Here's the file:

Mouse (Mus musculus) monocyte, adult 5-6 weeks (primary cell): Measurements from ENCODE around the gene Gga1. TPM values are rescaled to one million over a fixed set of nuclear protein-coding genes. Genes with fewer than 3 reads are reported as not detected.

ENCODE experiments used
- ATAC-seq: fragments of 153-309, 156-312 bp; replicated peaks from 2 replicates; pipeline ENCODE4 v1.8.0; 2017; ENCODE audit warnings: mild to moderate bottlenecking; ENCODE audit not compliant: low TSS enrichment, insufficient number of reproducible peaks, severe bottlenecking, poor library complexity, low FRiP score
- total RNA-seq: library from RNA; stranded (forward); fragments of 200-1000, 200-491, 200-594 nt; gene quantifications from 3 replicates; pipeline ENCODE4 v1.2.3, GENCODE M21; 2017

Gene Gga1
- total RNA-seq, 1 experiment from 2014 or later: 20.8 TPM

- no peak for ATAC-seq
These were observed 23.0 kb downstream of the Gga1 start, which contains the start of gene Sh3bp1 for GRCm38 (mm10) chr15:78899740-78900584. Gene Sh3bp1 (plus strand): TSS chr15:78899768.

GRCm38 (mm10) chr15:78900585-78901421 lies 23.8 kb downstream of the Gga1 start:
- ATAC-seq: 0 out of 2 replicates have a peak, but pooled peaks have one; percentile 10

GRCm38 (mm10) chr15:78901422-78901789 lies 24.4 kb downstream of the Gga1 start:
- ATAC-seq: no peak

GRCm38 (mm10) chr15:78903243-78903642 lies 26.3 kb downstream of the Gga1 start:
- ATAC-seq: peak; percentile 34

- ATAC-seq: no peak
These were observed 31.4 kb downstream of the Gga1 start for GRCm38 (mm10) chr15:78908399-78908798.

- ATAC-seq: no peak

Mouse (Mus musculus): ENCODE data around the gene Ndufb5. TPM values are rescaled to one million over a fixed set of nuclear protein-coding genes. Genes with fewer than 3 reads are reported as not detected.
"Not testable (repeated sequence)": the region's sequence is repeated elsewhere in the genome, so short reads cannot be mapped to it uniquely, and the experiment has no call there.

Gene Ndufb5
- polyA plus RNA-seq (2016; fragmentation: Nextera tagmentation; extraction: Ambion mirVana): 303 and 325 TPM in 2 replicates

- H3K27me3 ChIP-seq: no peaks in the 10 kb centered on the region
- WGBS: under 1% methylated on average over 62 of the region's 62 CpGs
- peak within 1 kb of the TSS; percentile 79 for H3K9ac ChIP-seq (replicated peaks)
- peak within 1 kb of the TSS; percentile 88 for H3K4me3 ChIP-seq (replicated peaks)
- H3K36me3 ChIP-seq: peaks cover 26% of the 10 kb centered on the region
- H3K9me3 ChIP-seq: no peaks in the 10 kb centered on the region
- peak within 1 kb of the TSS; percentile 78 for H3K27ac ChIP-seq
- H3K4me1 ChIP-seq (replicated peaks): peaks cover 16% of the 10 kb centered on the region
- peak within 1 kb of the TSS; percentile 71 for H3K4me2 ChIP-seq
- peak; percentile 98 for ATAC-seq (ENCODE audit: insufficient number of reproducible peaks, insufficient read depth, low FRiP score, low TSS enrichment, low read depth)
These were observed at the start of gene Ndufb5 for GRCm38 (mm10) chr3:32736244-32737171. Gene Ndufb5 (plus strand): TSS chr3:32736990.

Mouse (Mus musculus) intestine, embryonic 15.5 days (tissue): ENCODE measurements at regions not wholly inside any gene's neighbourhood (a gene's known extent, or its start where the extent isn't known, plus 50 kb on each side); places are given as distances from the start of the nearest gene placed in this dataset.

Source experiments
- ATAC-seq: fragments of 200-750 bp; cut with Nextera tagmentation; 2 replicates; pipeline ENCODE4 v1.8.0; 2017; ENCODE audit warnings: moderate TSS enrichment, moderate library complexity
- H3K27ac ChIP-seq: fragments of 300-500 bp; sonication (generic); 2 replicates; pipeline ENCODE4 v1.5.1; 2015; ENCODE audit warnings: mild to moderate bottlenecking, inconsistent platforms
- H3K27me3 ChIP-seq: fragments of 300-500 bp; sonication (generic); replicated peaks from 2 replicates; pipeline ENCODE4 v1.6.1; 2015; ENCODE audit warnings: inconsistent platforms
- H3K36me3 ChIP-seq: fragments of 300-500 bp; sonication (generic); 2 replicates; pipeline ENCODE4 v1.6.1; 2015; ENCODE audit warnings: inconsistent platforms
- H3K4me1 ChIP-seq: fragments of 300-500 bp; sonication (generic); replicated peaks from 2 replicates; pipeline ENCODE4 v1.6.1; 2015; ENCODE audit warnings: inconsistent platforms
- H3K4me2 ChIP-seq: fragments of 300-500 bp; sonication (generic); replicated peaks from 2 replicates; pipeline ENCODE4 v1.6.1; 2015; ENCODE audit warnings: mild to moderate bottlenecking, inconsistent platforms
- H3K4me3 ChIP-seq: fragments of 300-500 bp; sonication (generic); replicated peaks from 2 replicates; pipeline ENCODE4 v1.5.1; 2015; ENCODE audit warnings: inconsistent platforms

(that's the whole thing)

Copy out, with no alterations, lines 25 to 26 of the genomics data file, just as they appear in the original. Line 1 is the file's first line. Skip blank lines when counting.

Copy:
- peak within 1 kb of the TSS; percentile 88 for H3K4me3 ChIP-seq (replicated peaks)
- H3K36me3 ChIP-seq: peaks cover 26% of the 10 kb centered on the region